Heat pump in winter, cooling unit in summer ... The VRF systems are thermodynamic devices operating in direct expansion: it is neither air nor water circulating in the ducts but refrigerant, transported to the exchanger which will serve as a condenser or exchanger depending on the chosen mode, hot or cold. The amount of fluid varies according to the needs of the indoor units. If 2-pipe systems are reversible, 3-pipe systems produce both hot and cold. An ideal solution in mid-season when, for example, premises on a facade in the shade present a demand for heating, and others, located on a sunny frontage, have cooling needs.
If, in general, the VRF market is in good shape (+ 15% according to Uniclima figures published in 2017), this almost exclusively concerns the service industry sector. These systems are still relatively rare in the residential sector. In addition, because of their additional costs related to distribution boxes and the specific design of outdoor units, 3-tube VRFs remain high-end hardware. The less expensive alternative to satisfy both the needs of hot and cold remains the implementation of several external 2-tube groups organised by facade. However, the miniVRF offer is growing to meet the air conditioning of small groups and small installations such as pavilions. This solution has another advantage: there are fewer tubes to deploy in the distribution network because the indoor units are in series and not in parallel from the outdoor unit, as is the case for a multi-split system.
In a 3-tube VRF energy recovery solution, the indoor units being completely independent, performance and energy savings are increased: the system mainly allows a heat transfer from a hot zone to a cold zone, and vice versa. In fact, in the case where the majority of the indoor units distribute cold, the premises in heat demand are heated by the energy recovered in the air-conditioned rooms, the external unit providing the necessary additional condensation. In the case where the majority of the indoor units are set in hot mode, the energy required for heating is mainly taken from the outside air and it is the supplement that will be recovered to satisfy the cooling demand of the other rooms. In the same zone, it is possible to install between 6 and 9 indoor units, according to the manufacturers. They can be wall type, console, ceiling or connected to a ventilation network. The refrigerant is distributed in the different zones via a distribution box: it supplies the indoor units with high-pressure steam (HP) or liquid depending on the thermal needs and the set temperature.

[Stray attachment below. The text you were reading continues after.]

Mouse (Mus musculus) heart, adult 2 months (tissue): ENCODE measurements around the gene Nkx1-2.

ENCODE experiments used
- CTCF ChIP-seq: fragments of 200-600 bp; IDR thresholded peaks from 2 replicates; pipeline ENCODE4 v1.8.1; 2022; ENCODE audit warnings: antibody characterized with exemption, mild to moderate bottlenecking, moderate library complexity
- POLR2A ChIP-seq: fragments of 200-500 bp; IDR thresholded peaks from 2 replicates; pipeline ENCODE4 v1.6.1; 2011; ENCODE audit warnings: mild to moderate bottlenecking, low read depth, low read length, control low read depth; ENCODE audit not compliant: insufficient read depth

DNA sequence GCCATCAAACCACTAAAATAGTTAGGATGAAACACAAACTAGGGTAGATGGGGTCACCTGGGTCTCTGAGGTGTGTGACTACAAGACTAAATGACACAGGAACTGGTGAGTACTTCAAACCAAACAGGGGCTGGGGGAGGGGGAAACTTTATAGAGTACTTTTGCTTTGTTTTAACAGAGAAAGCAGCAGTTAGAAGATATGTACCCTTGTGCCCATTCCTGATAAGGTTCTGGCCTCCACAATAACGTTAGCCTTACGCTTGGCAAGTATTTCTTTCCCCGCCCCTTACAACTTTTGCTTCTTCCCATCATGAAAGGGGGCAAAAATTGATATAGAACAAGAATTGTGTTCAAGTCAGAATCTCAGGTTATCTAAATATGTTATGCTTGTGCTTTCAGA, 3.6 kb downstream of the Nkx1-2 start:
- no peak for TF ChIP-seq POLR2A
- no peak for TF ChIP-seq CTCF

For the refrigerant circulating directly in the building in VRF systems, it is essential to comply with the standards in force, governing the maximum authorised quantities. Thus, the European standard EN378 imposes a limit of 0.44 kg / m³ of refrigerant quantity contained in the smallest closed volume containing an indoor unit. In order to respect these figures, the calculation must be carried out by the installer or the design office in charge of the design of the installation. It is recommended to create several circuits in the same building in order to limit the quantities of fluid in the same circuit. The advantage: the lengths of pipes will be reduced as will, in fact, the pressure losses. In addition, compared to a chilled water system, the pipes are in smaller sections, so easier to pass, which is an asset if you want a summer / winter comfort solution for a renovation project.
In order to guarantee and maintain the proper functioning of the system, it is recommended that you establish a maintenance contract with a specialist, especially since these systems involve electronics. Special care should also be taken in periodic cleaning of the indoor units as well as condensate removal with the installation of a gravity system preferably, without a pump when possible, to avoid additional risks.